Extra, Extra! The Curious Tale of the CPS’ “Press Release” Budget
by CTU President Karen GJ Lewis, NBCT | 01/28/2013
CHICAGO - The audit of the Chicago Public Schools (CPS) financial results, the Comprehensive Annual Financial Report (CAFR) for the year ending June 30, 2012 was quietly released at midnight on Wednesday of last week. With more than $500 million surplus heading into the new fiscal year, this stealth document effectively blows a hole into CPS’ unchecked claim of a growing “billion dollar deficit.”
The Chicago Teachers Union has long maintained that CPS has an authentic budget and then there’s the “press release budget.” The latter is used to score endless headlines screaming for immediate and drastic action in order to stop the fiscal bleeding. When the city’s teachers, paraprofessionals and school clinicians took to the streets last year during a labor strike, the voluminous “billion dollar deficit” claim helped the district construct a public triage unit so it could effectively explain why educators couldn’t be paid for working longer hours and why our students couldn’t receive the critical wraparound services, textbooks, art, music and world language classes they so desperately needed.
As the district plans to close schools and displace thousands of its students, Chicago taxpayers and the parents deserve answers. CPS’ financial position continues to improve year after year, but in FY 2011-2012, as the district spent less on textbooks, school supplies and teacher salaries, it continued to push a crisis myth of a struggling school district approaching a fiscal doomsday.
CPS is a public enterprise that has an annual budget in excess of $5 billion, employs over 30,000 and is responsible for the education of more than 400,000 children of the city of Chicago. The audit report received little if any news coverage by the major broadcast and print media. The CAFR is traditionally released in December but was delayed for an unknown reason until January 23. Why? Could it be that there was bad news in the report?
You would think that such an important document would at least glean a bit of scrutiny during this period where there is a constant drone of dire financial predictions up and down the entire governmental spectrum from the federal level to the smallest municipalities.
Locally, the taxpayers are under the impression that the system has lost thousands of students. They hear there is an excess of empty seats in a vast sea of underutilized schools, another myth created by the district to justify its draconian school closing policies. The cost of supporting these schools is undoubtedly causing a flood of red ink. Why else would closures and consolidations be one of the hottest news topics of the day? Students and parents worry that their neighborhood school will be the next to feel the heartless decries from Clark Street.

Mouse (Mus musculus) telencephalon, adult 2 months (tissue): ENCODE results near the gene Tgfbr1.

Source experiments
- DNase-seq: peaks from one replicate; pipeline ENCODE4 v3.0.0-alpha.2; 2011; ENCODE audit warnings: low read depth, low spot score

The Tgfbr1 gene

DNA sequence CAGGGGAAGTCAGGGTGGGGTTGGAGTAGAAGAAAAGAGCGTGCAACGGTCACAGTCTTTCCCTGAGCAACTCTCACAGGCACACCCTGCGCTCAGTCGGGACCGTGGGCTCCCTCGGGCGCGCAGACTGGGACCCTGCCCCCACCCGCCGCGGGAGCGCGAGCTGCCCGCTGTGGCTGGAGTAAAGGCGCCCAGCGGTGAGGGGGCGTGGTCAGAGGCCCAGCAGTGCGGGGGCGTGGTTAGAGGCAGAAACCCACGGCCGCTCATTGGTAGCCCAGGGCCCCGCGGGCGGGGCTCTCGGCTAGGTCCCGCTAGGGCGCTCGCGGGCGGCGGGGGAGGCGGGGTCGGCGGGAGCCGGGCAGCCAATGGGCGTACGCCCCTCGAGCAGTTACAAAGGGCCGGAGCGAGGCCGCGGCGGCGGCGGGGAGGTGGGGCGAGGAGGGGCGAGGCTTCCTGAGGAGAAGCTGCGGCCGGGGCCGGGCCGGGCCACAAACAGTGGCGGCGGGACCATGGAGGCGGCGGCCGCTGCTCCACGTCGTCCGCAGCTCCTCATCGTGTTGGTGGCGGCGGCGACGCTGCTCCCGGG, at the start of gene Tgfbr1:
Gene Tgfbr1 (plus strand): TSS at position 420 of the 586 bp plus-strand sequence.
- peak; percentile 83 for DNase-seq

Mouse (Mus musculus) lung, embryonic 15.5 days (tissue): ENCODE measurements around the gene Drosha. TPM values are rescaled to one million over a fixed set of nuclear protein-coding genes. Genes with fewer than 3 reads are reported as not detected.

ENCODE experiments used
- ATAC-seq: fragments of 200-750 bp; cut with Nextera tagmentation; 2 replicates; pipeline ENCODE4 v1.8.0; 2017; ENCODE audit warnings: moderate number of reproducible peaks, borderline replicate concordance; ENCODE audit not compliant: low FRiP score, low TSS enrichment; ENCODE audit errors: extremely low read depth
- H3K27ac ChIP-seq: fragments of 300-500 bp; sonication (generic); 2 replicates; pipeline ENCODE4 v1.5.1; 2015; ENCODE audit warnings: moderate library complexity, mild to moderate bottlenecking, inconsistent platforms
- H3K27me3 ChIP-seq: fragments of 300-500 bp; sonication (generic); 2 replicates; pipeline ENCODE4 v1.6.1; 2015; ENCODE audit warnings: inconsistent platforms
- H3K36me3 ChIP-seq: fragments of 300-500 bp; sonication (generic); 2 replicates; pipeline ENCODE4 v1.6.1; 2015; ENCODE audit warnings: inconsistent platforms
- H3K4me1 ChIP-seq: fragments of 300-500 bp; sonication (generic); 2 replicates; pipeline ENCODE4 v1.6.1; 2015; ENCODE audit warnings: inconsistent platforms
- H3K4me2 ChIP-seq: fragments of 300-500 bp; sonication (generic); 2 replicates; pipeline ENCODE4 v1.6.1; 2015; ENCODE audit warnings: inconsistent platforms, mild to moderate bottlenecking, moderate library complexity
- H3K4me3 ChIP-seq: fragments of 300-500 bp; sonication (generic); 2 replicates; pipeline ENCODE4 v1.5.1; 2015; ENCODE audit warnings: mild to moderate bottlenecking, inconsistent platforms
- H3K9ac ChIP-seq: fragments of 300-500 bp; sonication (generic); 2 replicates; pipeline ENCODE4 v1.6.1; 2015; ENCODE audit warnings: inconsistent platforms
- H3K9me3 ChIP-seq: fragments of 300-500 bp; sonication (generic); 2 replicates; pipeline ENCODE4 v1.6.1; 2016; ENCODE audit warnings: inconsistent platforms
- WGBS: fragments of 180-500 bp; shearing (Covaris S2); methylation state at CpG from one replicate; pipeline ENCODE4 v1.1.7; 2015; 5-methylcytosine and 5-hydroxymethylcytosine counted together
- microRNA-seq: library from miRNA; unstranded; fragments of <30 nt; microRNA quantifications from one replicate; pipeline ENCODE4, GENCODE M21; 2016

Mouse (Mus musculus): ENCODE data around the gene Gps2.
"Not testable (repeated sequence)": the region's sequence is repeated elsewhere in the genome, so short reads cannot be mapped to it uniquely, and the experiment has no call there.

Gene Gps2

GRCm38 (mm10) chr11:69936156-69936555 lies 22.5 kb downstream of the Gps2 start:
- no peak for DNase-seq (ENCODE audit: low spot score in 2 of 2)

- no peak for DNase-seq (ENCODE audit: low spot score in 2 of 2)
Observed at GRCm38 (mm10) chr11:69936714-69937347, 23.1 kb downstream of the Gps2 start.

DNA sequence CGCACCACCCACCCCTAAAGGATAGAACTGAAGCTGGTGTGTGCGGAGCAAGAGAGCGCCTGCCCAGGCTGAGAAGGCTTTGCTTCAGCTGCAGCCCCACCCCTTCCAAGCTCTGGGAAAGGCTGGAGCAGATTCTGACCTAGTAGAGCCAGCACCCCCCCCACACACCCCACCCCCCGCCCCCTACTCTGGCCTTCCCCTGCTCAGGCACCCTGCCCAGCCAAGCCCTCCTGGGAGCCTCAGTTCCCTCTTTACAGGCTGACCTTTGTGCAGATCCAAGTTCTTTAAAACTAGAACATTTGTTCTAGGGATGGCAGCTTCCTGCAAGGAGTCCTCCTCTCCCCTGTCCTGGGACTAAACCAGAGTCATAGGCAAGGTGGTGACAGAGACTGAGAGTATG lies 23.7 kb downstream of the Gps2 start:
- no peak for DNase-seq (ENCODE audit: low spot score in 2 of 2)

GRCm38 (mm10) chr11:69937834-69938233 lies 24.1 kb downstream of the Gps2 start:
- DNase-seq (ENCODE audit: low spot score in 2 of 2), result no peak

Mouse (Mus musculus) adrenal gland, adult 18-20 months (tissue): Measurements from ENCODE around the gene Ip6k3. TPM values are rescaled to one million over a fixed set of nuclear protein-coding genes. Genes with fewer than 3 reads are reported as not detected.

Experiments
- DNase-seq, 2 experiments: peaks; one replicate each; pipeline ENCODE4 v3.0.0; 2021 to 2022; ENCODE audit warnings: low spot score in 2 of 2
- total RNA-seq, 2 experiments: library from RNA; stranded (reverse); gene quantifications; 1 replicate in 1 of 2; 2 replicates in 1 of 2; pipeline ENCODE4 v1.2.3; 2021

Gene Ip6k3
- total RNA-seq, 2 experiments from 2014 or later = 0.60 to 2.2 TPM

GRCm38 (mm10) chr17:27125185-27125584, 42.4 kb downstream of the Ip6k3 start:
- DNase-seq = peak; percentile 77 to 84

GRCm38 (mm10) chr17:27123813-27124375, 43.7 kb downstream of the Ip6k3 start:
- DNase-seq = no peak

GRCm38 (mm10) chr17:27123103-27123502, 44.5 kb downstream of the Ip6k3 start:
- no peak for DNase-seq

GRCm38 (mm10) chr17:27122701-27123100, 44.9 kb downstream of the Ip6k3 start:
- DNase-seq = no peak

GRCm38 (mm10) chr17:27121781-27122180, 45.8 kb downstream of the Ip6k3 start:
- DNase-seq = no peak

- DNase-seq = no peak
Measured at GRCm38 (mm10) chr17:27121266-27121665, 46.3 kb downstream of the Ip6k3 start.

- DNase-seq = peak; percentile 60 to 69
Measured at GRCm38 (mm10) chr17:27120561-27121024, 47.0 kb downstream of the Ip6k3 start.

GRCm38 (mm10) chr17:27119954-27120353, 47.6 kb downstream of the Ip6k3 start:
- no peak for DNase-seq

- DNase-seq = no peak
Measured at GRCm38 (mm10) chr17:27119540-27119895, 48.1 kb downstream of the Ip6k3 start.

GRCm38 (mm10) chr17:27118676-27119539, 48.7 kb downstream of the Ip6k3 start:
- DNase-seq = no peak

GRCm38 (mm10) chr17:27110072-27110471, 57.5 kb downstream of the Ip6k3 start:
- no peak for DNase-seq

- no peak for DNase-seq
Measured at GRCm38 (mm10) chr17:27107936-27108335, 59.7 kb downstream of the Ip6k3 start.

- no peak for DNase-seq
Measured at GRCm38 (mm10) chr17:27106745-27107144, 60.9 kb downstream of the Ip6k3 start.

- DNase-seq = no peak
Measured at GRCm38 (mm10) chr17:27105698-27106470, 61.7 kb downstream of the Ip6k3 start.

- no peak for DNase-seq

Let’s see how CPS did in the 2011-2012 school year. Well, during the difficult budget process for this particular year the Board approved a budget that had a deficit of $241 million. Not too good but a lot better than was expected when first reviewed. It will be a struggle to lose just $200 million. Now let us see where the year actually ended--with a surplus for the year of $328 million. This must be a tremendous turnaround orchestrated by savvy bureaucrats. Instead of losing $241 million, CPS made $328 million for an improvement of $569 million. Where’s the press release?
Could Fiscal Year 2011-2012 been an anomaly? Let’s review a few previous years: In Fiscal Year 2010-2011, CPS budgeted for a loss of $245 million but came in at a surplus of $316 million, an improvement of $561 million, almost as good as 2011-2012.
For Fiscal Year 2009-2010, the budget was for a net loss of $106 million and the actual number was a net loss of $102 million. In Fiscal Year 2008-2009 it was budgeted for a loss of $145 million but actually end with a loss of $143 million.
Looking back to the four fiscal years starting with 2005 up to and including 2008, the cumulative net budgets approved by the Board, had a combined loss of $290 million. In actuality, these four years produced a combined surplus of $521 million. This was an impressive $811 million positive variance to the official budget approved by the Board of Education.
The combined budgeted losses from fiscal years 2005 through 2012 was $1,027,000,000. But the combined actual net surpluses were $920,000,000. CPS out performed its budget by a whopping $1.9 billion. This should be front page news.
For the start of fiscal year 2012-2013, the net assets of CPS were $1.1 billion. It’s there, just look at the CAFR. But be warned, as another budget season is underway, a deficit of $1 billion is just over the horizon. Perhaps it is time to have an honest budget discussion before any schools are closed, school communities are torn apart and children are dislodged from familiar surroundings.
Karen Lewis is the president of the Chicago Teachers Union and a national board certified teacher.